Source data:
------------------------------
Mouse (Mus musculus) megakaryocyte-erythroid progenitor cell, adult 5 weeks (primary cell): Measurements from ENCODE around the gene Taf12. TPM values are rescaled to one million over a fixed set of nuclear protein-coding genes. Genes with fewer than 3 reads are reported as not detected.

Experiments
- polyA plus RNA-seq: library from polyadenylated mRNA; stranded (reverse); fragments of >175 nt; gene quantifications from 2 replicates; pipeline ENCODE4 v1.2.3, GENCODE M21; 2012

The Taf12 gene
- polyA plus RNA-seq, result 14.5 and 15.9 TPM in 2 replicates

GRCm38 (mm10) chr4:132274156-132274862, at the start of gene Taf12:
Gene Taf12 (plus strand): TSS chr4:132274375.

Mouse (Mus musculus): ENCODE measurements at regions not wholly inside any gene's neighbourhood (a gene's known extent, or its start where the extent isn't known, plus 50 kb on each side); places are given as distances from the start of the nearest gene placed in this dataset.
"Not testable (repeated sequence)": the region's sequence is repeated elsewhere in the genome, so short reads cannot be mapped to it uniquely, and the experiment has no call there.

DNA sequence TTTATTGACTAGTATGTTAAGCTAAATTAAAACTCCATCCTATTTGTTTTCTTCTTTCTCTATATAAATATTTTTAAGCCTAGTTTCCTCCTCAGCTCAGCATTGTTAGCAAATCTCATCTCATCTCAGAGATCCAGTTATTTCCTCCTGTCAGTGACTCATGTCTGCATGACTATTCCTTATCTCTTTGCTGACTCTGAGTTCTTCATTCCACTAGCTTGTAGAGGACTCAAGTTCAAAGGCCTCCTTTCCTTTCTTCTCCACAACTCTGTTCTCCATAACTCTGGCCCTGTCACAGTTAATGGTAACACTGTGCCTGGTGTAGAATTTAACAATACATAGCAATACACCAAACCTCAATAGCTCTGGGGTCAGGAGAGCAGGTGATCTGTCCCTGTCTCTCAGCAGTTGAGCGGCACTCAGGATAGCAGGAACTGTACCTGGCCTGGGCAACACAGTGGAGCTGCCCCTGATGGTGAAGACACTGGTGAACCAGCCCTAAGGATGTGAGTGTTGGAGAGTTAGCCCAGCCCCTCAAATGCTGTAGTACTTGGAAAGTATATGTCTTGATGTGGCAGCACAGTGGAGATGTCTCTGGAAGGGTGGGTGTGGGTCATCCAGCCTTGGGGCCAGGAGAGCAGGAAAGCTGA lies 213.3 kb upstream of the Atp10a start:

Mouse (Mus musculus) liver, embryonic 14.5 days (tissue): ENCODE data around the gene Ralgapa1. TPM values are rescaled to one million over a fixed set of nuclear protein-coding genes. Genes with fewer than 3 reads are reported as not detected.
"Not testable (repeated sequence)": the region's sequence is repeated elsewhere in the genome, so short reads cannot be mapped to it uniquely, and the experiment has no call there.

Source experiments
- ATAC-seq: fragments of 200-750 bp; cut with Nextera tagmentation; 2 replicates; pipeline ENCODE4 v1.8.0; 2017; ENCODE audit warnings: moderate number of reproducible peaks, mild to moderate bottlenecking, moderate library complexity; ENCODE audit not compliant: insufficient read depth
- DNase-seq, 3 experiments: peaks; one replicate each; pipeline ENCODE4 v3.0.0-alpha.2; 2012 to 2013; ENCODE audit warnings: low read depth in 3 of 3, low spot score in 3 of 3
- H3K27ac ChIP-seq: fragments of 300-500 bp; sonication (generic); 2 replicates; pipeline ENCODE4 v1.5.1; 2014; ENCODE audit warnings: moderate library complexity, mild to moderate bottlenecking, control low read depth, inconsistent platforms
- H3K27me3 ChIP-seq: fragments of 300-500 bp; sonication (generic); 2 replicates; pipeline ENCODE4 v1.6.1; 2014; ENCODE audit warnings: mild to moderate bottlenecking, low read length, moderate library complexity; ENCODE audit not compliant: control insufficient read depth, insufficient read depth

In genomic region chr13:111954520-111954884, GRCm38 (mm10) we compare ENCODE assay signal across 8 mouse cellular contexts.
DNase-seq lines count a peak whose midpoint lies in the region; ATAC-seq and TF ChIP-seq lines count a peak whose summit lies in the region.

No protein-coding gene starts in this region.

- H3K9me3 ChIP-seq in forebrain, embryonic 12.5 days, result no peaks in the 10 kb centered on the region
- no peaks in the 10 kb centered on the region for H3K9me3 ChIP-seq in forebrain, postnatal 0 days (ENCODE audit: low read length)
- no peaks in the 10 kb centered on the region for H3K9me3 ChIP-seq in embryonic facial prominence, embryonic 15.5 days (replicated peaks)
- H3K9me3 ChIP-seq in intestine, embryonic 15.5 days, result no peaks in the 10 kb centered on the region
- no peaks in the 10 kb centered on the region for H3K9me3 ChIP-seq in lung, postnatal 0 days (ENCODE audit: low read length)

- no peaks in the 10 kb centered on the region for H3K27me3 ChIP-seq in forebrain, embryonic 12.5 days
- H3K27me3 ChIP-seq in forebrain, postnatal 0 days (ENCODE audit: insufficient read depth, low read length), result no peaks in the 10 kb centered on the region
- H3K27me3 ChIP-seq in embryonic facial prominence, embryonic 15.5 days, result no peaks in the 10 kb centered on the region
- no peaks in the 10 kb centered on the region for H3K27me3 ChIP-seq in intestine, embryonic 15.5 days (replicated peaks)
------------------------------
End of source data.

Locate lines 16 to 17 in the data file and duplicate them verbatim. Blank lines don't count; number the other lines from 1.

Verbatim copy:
- H3K27ac ChIP-seq: fragments of 300-500 bp; sonication (generic); 2 replicates; pipeline ENCODE4 v1.5.1; 2014; ENCODE audit warnings: moderate library complexity, mild to moderate bottlenecking, control low read depth, inconsistent platforms
- H3K27me3 ChIP-seq: fragments of 300-500 bp; sonication (generic); 2 replicates; pipeline ENCODE4 v1.6.1; 2014; ENCODE audit warnings: mild to moderate bottlenecking, low read length, moderate library complexity; ENCODE audit not compliant: control insufficient read depth, insufficient read depth